Top U.S. military chief sees Portsmouth shipyard up close
PORTSMOUTH — The nation’s top military officer paid a visit to the Port City on Monday with members of the New Hampshire and Maine Congressional delegation.
General Martin Dempsey, chairman of the Joint Chiefs of Staff, met with officials at Portsmouth Naval Shipyard and Pease Air National Guard Base.
He was in the state at the invitation of Senator Kelly Ayotte, R-NH, and was hosted by Ayotte, Sens. Jeanne Shaheen, D-NH, and Angus King, I-Maine, as well as Congresswomen Chellie Pingree, D-Maine, Annie Kuster, D-NH and Carol Shea-Porter, D-NH.
Dempsey and the delegation members met with shipyard commander Capt. William Greene and shipyard leadership to discuss operations.
Dempsey also received a tour of the nation’s oldest shipyard and was briefed on the status of repairs to the USS Miami submarine that was badly damaged in an arson fire last year.
After visiting the shipyard, Dempsey and New Hampshire delegation members met with representatives from 15 New Hampshire businesses, both large and small, working in the area of defense, including BAE, Juliet Marine Systems of Portsmouth and Mentis Sciences of Manchester. They also paid a visit to Pease Air National Guard Base to receive a briefing on the New Hampshire National Guard’s Deployment Cycle Support Program and to meet with New Hampshire defense suppliers.
In a phone interview from Washington, D.C., on Monday evening, Ayotte said the visit was a positive one.
She said as far as the delegation knows, it is the first time a chairman of the Joint Chiefs as ever been to the shipyard or the guard base and it was an honor to have Dempsey in the state.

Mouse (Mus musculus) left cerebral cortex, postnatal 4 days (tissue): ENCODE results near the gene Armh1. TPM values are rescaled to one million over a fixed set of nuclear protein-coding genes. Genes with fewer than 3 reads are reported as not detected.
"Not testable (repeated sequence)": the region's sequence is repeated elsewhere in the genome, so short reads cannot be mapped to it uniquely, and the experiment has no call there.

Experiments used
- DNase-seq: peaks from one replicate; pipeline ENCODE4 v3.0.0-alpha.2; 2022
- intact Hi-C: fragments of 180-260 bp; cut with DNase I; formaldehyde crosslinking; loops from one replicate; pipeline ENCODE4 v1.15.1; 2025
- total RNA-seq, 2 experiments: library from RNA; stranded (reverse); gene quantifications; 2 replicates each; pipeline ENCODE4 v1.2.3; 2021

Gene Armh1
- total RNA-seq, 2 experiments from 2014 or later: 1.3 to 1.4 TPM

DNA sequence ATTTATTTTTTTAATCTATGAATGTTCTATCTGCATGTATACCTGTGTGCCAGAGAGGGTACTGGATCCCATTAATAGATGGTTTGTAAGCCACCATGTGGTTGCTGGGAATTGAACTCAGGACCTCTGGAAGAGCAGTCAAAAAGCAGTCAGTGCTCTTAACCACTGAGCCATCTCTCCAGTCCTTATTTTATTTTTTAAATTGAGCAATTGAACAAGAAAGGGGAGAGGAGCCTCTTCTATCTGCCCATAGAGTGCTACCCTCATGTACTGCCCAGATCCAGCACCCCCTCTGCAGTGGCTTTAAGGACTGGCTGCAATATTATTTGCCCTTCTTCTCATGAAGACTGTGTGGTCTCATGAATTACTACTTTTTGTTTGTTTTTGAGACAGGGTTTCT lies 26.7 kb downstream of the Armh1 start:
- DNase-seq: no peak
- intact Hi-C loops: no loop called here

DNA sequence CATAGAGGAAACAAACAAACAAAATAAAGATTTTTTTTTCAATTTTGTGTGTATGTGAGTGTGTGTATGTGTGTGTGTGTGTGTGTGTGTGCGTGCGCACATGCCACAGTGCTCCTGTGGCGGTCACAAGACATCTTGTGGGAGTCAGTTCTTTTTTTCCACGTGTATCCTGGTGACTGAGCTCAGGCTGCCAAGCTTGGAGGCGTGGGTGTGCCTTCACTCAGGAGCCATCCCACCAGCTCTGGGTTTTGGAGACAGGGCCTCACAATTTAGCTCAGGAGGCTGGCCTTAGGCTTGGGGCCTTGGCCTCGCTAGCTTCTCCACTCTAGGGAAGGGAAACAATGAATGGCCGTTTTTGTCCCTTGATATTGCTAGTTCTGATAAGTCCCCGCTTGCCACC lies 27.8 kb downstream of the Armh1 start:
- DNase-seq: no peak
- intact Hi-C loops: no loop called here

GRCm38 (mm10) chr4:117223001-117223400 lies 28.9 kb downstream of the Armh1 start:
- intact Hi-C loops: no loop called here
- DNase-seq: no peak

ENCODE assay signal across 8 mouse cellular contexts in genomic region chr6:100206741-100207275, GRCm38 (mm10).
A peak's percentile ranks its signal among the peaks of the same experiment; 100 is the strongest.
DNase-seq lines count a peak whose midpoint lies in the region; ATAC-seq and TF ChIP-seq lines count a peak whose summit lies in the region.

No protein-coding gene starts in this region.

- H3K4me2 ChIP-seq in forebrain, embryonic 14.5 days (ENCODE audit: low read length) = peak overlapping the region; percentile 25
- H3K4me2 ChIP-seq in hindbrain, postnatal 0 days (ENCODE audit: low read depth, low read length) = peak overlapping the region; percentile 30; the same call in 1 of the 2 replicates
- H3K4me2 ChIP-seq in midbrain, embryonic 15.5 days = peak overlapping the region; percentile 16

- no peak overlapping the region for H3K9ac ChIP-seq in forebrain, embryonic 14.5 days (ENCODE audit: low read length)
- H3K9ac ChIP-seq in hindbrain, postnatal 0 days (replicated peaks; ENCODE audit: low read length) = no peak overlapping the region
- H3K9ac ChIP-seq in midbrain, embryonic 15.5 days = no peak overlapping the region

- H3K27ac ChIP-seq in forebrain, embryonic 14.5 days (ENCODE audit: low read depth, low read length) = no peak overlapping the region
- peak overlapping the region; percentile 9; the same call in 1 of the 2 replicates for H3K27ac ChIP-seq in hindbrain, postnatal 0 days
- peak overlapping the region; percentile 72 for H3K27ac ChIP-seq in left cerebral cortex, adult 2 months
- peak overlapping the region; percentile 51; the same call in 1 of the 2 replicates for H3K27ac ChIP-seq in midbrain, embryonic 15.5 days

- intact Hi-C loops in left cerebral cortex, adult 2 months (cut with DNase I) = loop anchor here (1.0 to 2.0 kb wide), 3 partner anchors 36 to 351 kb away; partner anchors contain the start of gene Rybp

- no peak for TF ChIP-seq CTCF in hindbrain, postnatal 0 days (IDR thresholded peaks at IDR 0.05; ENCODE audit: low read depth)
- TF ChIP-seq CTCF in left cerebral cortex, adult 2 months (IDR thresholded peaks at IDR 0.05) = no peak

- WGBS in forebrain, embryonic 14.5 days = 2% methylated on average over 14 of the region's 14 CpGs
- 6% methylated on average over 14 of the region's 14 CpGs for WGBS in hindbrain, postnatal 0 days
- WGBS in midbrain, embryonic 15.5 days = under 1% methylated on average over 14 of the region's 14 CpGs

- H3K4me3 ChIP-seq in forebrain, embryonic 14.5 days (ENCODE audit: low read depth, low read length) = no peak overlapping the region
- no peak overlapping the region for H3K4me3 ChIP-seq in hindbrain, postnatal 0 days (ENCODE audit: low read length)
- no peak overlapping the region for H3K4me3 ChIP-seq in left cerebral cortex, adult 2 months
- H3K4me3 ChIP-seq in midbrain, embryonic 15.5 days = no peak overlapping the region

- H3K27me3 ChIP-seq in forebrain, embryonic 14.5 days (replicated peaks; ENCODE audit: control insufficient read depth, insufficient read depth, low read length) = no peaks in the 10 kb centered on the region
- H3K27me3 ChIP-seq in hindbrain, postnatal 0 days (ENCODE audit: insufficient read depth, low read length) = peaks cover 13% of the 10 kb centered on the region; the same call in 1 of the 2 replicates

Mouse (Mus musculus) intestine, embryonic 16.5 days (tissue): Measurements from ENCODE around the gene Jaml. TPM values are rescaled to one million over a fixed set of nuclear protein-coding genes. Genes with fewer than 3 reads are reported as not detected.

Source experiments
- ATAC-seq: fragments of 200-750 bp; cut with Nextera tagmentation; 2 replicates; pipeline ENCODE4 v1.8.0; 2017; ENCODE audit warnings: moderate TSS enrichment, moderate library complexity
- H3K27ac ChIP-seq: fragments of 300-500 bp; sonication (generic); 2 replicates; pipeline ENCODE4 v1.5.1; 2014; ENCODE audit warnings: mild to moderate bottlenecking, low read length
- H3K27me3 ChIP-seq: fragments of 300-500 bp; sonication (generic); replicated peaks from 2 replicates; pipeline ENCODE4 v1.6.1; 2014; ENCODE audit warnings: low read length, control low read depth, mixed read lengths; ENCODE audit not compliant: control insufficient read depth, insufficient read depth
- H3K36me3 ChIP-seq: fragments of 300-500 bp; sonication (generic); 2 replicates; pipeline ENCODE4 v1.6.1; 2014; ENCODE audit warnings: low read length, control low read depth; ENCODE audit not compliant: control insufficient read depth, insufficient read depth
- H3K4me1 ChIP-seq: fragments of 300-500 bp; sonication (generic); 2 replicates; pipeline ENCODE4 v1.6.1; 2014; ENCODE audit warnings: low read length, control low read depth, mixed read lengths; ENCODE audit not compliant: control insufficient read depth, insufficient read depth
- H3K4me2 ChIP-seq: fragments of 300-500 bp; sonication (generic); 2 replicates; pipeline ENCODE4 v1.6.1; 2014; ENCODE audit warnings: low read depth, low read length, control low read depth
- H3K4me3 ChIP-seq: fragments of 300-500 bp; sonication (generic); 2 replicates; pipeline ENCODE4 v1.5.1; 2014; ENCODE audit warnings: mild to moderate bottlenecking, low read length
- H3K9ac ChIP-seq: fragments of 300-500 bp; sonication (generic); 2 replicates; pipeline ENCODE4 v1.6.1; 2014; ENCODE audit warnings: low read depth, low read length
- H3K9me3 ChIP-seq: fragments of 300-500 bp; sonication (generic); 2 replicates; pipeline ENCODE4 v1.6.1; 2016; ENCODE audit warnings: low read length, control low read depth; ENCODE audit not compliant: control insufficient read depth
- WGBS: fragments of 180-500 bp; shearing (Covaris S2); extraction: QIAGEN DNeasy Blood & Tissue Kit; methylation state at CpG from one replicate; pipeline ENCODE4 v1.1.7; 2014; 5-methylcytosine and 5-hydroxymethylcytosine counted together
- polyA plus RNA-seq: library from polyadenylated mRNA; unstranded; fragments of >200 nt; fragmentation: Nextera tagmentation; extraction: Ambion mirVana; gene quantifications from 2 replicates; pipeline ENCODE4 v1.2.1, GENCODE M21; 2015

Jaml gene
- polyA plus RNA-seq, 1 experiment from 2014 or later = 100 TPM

She said the delegation was proud to showcase the work being done at the shipyard as well as by members of the Army Guard and Air Guard.
Ayotte said it was necessary to highlight the importance of New Hampshire, the shipyard, and the guard base in the defense of the nation, and for Dempsey to hear firsthand from workers.
She said he was impressed with the workers, their skills and expertise and their professionalism.
She said the delegation is often talking about the performance of the shipyard and guard base, but to see it in person gives it more impact.
Workers also had the opportunity to talk about the impact of furloughs, which began Monday for a small number of employees at the shipyard.
“There are no better spokespeople for those programs and for what is done in New Hampshire than the people on the ground, the workers on the shipyard he got to meet and see for himself, the members of the Guard he got to meet … nothing can replace hearing directly from the people who serve our nation every day, so I think that hearing from them is the best type of feedback he can get,” Ayotte said.
Shea-Porter also expressed pride in welcoming Dempsey to New Hampshire.
“I think General Dempsey was impressed by the extraordinary work ethic of the men and women at Pease and the Shipyard, and he realized how much the local communities support the men and women who serve,” Shea-Porter said.
The New Hampshire delegation spent most of the day with Dempsey before they all flew back to Washington on Monday evening ahead of votes on Capitol Hill in both the Senate and the House.